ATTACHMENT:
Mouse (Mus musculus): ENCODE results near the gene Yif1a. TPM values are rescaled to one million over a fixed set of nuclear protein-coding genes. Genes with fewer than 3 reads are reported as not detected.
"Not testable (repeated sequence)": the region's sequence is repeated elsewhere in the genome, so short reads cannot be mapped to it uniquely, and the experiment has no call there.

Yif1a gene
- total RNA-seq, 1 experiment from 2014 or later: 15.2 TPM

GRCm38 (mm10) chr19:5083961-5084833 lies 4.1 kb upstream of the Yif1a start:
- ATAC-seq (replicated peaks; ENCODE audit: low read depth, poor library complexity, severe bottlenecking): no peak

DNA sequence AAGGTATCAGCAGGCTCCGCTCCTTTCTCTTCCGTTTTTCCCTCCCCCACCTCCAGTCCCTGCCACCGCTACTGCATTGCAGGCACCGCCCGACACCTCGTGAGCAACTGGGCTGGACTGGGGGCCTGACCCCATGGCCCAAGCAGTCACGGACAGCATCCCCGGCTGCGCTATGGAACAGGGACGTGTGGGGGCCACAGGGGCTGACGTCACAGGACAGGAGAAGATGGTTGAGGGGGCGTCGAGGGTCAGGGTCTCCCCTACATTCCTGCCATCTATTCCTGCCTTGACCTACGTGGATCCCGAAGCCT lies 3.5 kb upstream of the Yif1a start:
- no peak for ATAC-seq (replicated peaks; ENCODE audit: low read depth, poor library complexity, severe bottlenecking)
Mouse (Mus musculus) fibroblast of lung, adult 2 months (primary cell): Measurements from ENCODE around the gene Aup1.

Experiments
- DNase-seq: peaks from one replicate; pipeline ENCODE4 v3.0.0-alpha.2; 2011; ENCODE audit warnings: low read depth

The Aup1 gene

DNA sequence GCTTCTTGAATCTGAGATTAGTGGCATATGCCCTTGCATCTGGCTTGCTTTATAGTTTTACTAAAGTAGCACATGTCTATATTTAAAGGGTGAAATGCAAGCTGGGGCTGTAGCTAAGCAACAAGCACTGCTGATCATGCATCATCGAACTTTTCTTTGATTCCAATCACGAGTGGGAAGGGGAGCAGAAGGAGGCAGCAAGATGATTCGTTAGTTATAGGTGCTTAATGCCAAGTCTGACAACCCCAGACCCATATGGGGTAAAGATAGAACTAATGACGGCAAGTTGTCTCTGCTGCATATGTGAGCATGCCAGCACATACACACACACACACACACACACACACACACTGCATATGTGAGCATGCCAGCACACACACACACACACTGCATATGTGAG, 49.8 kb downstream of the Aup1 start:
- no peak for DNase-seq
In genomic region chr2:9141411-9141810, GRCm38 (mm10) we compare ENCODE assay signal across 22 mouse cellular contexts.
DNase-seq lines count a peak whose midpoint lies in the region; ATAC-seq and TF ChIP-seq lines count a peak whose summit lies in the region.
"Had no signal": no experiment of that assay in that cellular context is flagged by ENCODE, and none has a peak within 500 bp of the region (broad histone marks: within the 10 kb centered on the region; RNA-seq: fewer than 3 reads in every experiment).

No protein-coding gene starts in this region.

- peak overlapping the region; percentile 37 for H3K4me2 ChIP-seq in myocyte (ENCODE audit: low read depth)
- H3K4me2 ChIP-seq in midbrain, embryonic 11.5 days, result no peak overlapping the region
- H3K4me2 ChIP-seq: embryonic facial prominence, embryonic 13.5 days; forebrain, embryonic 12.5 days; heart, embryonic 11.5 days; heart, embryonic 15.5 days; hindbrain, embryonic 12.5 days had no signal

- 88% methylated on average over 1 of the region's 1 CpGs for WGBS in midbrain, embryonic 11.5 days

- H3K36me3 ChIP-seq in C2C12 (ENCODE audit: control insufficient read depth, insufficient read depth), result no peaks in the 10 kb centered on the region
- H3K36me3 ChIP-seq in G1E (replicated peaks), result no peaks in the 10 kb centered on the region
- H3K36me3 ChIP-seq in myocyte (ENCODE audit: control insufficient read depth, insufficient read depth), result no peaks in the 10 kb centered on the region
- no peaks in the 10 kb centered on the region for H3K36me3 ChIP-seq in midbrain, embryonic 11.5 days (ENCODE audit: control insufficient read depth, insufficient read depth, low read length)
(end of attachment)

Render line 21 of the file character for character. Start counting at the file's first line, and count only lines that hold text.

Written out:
- H3K4me2 ChIP-seq: embryonic facial prominence, embryonic 13.5 days; forebrain, embryonic 12.5 days; heart, embryonic 11.5 days; heart, embryonic 15.5 days; hindbrain, embryonic 12.5 days had no signal